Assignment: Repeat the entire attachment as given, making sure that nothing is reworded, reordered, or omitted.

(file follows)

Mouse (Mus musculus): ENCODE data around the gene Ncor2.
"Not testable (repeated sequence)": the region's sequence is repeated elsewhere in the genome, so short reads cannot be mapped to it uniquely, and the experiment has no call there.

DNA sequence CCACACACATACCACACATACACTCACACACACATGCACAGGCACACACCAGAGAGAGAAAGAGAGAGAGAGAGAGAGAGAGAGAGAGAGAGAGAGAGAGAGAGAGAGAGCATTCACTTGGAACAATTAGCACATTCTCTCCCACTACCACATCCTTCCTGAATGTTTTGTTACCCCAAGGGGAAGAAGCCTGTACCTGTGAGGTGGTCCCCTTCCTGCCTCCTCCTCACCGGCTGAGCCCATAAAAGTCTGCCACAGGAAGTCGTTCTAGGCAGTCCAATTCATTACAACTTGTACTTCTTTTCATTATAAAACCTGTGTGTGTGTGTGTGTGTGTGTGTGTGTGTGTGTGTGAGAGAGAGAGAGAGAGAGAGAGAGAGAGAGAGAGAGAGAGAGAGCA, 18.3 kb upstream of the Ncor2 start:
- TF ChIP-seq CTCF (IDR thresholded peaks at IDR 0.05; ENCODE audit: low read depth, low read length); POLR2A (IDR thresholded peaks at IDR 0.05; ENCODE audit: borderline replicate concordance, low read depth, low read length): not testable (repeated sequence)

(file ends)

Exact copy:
Mouse (Mus musculus): ENCODE data around the gene Ncor2.
"Not testable (repeated sequence)": the region's sequence is repeated elsewhere in the genome, so short reads cannot be mapped to it uniquely, and the experiment has no call there.

DNA sequence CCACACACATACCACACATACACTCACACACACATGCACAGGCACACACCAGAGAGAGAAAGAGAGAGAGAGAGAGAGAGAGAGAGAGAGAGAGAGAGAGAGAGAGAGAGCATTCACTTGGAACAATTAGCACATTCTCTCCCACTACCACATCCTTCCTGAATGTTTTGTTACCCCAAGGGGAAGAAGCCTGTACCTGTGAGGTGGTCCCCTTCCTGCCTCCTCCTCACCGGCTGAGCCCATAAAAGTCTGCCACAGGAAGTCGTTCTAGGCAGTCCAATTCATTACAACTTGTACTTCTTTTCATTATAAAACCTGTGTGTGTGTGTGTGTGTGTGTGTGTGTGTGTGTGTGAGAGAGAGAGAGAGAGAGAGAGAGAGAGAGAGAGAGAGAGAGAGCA, 18.3 kb upstream of the Ncor2 start:
- TF ChIP-seq CTCF (IDR thresholded peaks at IDR 0.05; ENCODE audit: low read depth, low read length); POLR2A (IDR thresholded peaks at IDR 0.05; ENCODE audit: borderline replicate concordance, low read depth, low read length): not testable (repeated sequence)